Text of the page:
Two events each in Philippines and Australia, on top of one in Kuala Lumpur, Malaysia, have also been confirmed so far in Cycle Asia’s ever expanding network of events, with organisers Spectrum Worldwide confident of announcing new territories in Malaysia, Thailand and Vietnam soon to bring the number of events up to 10 in 2015.
OCBC’s decision to organise their own cycling event has presented Spectrum Worldwide the opportunity to take stock and review the direction in which the popular Cycle Asia series should be heading, and the outcome was the decision to go back to its roots and bring back the original tagline ‘Anyone Can Ride’. Said Mr Chris Robb, CEO of Spectrum Worldwide, which also organises the annual Standard Chartered Marathon in Singapore: “That was how it all started back then. We were driven by our passion for cycling and desire to bring the sport to the community.
“Cycle Singapore was the first mass participation cycling event in the Asia Pacific region and went on to establish itself as an award-winning cycling event, growing from than 5,300 participants in 2009 to 9,000 in 2010 and over 11,000 in subsequent editions.”
Going back to its roots and focusing on the community and participation is also why organisers decided not to stage a Professional Criterium as part of Cycle Asia Singapore this year. Robb stressed that under the new directive, Cycle Asia events should not be seen as cycling races, but mass rides which anyone can take part in and enjoy themselves through partaking in a healthy sport.In line with the rebranding of Cycle Asia, Spectrum Worldwide has revamped the official Cycle Asia website, which will no longer be event specific like in the past. The new look Cycle Asia website aims to be a one-stop resource center for all cycling enthusiasts and will include write-ups, related news on cycling and travel, listings of bike shops, and reviews on cycling gear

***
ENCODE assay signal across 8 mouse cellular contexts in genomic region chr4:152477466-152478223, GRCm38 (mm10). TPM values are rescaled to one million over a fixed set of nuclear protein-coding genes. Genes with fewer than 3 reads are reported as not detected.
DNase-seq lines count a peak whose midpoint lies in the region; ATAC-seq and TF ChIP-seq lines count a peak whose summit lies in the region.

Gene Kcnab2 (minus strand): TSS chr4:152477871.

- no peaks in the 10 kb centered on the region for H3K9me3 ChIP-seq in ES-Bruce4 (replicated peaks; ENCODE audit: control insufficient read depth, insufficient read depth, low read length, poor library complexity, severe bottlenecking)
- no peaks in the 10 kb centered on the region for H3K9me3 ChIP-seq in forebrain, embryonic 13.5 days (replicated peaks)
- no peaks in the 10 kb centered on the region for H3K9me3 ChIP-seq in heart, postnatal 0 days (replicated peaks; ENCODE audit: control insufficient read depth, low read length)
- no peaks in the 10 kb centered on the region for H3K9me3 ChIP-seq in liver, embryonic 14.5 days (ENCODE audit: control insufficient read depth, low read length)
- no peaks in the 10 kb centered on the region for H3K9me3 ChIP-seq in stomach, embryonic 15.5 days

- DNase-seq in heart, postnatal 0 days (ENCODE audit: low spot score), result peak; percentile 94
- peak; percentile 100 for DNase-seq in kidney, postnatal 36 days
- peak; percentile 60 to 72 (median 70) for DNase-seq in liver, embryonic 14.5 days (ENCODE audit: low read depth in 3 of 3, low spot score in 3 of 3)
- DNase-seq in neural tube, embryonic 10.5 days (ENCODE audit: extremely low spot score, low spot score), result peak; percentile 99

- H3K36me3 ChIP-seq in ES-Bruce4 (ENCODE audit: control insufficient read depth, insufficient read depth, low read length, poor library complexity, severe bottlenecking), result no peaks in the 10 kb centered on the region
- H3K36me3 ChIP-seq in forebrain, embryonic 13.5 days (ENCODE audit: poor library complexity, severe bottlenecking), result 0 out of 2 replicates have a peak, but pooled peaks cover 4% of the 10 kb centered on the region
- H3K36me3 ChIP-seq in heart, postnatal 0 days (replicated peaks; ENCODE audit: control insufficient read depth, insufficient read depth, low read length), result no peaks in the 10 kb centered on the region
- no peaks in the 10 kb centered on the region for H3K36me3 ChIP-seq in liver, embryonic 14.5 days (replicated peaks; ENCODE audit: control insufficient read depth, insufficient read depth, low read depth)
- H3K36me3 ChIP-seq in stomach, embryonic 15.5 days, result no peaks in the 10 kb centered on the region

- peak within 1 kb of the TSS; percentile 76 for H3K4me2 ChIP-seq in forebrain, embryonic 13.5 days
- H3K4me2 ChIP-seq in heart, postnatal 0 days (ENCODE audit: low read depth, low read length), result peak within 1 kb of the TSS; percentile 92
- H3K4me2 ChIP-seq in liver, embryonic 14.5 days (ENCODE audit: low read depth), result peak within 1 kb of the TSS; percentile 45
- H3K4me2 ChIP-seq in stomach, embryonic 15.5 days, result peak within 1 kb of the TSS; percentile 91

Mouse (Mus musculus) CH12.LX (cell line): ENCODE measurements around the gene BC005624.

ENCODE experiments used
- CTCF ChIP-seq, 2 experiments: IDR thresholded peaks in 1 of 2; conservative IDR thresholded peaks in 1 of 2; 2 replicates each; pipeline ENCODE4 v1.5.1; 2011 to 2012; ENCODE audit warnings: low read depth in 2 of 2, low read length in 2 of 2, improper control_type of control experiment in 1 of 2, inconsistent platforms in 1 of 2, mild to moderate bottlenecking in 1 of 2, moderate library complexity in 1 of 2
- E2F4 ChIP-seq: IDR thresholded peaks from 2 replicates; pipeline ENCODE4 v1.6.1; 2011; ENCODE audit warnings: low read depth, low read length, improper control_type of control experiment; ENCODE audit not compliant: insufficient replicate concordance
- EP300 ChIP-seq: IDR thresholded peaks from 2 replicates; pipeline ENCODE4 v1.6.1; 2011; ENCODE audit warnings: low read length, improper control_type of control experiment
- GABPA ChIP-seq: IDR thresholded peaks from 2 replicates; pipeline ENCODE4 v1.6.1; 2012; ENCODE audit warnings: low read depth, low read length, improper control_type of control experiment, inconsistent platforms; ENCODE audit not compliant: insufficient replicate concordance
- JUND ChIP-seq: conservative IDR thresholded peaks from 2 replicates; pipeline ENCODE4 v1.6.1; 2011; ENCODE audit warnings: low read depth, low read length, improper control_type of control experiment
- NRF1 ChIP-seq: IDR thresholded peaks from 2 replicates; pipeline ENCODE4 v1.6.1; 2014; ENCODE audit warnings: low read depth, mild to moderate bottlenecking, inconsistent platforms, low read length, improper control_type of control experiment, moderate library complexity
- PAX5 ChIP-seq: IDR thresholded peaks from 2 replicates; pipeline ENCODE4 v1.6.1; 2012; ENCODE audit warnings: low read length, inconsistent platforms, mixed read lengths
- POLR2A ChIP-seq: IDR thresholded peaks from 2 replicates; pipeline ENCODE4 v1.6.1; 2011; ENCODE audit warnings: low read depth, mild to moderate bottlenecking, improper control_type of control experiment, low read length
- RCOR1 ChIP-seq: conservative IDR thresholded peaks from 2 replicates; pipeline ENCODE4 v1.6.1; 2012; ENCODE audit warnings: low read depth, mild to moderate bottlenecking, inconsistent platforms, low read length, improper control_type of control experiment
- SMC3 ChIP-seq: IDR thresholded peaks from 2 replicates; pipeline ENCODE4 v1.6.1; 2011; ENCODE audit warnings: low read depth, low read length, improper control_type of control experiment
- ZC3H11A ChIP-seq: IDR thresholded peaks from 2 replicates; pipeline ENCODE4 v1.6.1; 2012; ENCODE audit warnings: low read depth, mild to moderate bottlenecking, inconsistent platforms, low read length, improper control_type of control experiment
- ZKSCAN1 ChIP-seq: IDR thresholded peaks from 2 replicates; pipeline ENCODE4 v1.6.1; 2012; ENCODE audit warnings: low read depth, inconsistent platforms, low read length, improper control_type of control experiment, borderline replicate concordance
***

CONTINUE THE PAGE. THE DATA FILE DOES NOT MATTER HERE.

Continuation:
Safer experience for Cycle Asia Singapore 2015
Along with the rebranding of Cycle Asia, Spectrum Worldwide have also introduced a new operations team this year, led by former Singapore Grand Prix Assistant Director of Technical & Race Operations Lawrence Foo, who will assume the role of Operations Director, as well as new Race Director Thibaut Vellard, who was a Race Director for running events at the Amaury Sport Organisation (ASO), which organises world renown events like the Tour de France, Dakar Rally and the Paris Marathon.
The organisers had previously announced a slew of initiatives for Cycle Asia Singapore 2015 aim at improving participants’ event experience, as well as enhancing safety after taking into account the feedback from participants of past events.
Participants will be able to select from a range of ride categories – The Yakult Ace Light Super Challenge, The Boost Challenge, The Community Ride, The Prologue, The Kids Ride and The Tricycle Ride – all starting and finishing at the F1 Pit Building. The total number of participants will also be capped at 10,500, effectively removing more than a thousand cyclists from the total number in 2014
More details of the collaboration will be announced closer to the Cycle Asia Singapore event. Interested participants in Cycle Asia Singapore can find out more information through the official website – http://www.cycleasia.com